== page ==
As the administration pushes its new calculus for peace in Mindanao, counting on the leadership by Liberals of both houses of Congress for the passage of a Bangsamoro Basic law, Liberal Party leaders will increasingly discover that they cannot hide from history.
Sooner or later, they will learn to their discomfort that the rush to drop the Philippine claim to Sabah and create a Bangsamoro entity, is arrant betrayal of their party’s values and historic contribution to national life, and of the Constitution.
Writing on a similar kind of betrayal in the Middle East, the writer Charles Krauthammer in his book, Things That Matter (Crown Forum, 2013), opines: “You can abdicate, but you really can’t hide. History will find you.”
Liberals initiated the claim to Sabah
What’s the history that will find the Liberals in their hiding places, and will not allow them to just let bygones be bygones?
I think it’s the central role that the Liberal Party played in filing the Philippine claim to Sabah, and in laying the case for it before the world.
The key historical facts are:
1. First, it was a Liberal government, under the leadership of President Diosdado Macapagal, that formally filed the claim of the Philippines to ownership and sovereignty over North Borneo (Sabah) in an aide memoire dated June 22, 1962.
2. From the start, the Philippines pressed its claim via diplomacy, under the able leadership of Vice President and Foreign Affairs Secretary Emmanuel Pelaez.
3. Pelaez laid out the historical and legal bases of the Philippine claim, which provide according to him “incontestable proof of the validity of the Philippine claim and supports beyond question the case for a just and speedy settlement.”
4. Objections to the establishment of the Federation of Malaysia were expressed by both Indonesia and the Philippines. Indonesia showed its opposition through a policy of confrontation, leading even to hostilities. The Philippines did the same peacefully. In March 1963, President Macapagal proposed a summit meeting of the three Malay nations. The summit talks were held in Manila in July-August 1963. At these and in subsequent meetings, Malaysian Prime Minister Tunku Abdul Rahman and President Macapagal agreed to discuss the methods of settling the Philippine claim including reference to the International Court of Justice.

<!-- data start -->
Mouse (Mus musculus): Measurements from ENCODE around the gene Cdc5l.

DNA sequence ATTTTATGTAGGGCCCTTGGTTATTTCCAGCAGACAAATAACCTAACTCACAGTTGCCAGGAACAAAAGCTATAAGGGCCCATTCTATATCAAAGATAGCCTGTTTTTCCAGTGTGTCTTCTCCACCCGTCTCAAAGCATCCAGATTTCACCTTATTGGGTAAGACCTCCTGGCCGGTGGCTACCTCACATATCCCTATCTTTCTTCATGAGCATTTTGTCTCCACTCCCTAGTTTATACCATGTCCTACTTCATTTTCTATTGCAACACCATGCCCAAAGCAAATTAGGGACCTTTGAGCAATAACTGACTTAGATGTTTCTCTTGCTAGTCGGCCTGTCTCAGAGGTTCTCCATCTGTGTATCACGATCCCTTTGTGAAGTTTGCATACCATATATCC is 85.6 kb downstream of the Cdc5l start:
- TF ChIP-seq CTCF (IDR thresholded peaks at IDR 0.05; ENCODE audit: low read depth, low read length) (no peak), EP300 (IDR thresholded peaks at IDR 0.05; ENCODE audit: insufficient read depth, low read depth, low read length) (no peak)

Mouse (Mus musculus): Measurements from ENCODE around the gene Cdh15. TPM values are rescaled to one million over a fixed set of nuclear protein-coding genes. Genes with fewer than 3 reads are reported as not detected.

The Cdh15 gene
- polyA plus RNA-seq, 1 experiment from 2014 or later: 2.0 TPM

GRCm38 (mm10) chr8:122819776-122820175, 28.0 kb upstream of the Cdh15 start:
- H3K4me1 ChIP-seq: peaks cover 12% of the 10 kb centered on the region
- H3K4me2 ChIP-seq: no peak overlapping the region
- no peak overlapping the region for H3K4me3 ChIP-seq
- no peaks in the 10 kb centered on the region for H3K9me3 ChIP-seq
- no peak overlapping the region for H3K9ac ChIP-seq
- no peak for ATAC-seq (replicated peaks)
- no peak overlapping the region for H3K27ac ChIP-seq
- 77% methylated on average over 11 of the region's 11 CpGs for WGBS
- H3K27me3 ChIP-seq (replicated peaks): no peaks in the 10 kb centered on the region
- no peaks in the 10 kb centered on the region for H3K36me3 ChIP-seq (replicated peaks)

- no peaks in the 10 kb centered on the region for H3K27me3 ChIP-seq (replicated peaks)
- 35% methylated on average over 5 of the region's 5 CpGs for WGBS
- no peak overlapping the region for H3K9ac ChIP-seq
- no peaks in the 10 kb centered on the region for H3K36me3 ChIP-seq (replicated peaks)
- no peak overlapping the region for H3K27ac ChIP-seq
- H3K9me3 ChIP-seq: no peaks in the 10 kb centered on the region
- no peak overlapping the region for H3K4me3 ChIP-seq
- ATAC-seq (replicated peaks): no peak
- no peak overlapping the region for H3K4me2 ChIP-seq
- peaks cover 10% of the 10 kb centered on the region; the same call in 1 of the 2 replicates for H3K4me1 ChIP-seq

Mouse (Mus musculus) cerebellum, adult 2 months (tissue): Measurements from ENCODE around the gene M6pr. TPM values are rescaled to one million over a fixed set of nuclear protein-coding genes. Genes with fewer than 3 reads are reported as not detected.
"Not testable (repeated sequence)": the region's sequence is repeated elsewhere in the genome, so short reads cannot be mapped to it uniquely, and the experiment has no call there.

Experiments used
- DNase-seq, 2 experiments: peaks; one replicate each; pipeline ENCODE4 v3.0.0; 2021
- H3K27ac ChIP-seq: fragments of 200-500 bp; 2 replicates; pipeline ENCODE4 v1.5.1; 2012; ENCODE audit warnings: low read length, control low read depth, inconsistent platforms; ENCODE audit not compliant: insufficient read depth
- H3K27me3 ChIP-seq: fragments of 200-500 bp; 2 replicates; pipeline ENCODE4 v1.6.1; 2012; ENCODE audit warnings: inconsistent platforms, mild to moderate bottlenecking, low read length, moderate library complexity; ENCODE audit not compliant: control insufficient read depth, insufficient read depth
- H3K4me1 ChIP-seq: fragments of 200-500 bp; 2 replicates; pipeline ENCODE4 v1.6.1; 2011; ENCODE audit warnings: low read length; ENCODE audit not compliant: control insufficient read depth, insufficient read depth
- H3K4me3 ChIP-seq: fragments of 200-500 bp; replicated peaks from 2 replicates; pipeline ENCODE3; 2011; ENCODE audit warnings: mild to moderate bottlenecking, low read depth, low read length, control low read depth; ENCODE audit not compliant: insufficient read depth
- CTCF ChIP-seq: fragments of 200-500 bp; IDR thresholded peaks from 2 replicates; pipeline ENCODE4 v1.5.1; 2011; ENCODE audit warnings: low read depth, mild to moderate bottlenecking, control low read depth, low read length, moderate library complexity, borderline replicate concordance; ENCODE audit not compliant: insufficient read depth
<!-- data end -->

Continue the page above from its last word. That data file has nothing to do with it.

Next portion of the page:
5. Negotiations between the Philippines and Malaysia reached an impasse in 1964 when Malaysia refused to agree to the Philippine proposal to refer the dispute to the International Court of Justice.
The historical facts and dates underscoring this history can be found in a pamphlet published by the Bureau of Printing in 1967, Historical Notes on The Philippine Claim to North Borneo (Sabah).
Airbrushing Sabah out of the picture
Serious peacemaking in Mindanao in recent years has tried to move Sabah out of the picture. This is clearly misguided because it has caused anxiety and restiveness within the camp of the heirs of the Sultan of Sulu. It led tragically to the ill-fated Sabah project last year that resulted in the death of hundreds and stranded thousands of Filipinos in North Borneo.
The attitude of the Philippine government to Sabah has varied from one administration to another since 1962.
The first Macapagal administration initiated the formal filing of the claim. President Marcos took it up when he assumed the presidency in 1966, to the extent of even planning to send an infiltration force to Sabah.
The Sabah question was muted with President Corazon Aquino’s accession to the Presidency in 1986. Sen. Ninoy Aquino, disregarding the Liberal Party’s position on Sabah, cultivated close ties and friendships with Malaysian leaders and royalty. He exposed the training by the Marcos government of troops for Sabah, although the supposed Jabidah massacre proved to be fiction. When Ninoy returned to the Philippines in August 1983, his first stop was in Singapore to meet with a close Malaysian friend.
When the 1986 draft constitution was first unveiled, fears were raised, notably by former Senator Arturo Tolentino, that the Aquino government was preparing to drop the claim to Sabah because the proposed new charter omitted the words “all other territories belonging to the Philippines by historic right or legal title” in the definition of the national territory.
President Benigno BS Aquino appears to reflect this attitude of his parents with his pointed snubbing of the heirs of the Sultan of Sulu and his cultivation of close ties with Prime Minister Najib Razak of Malaysia.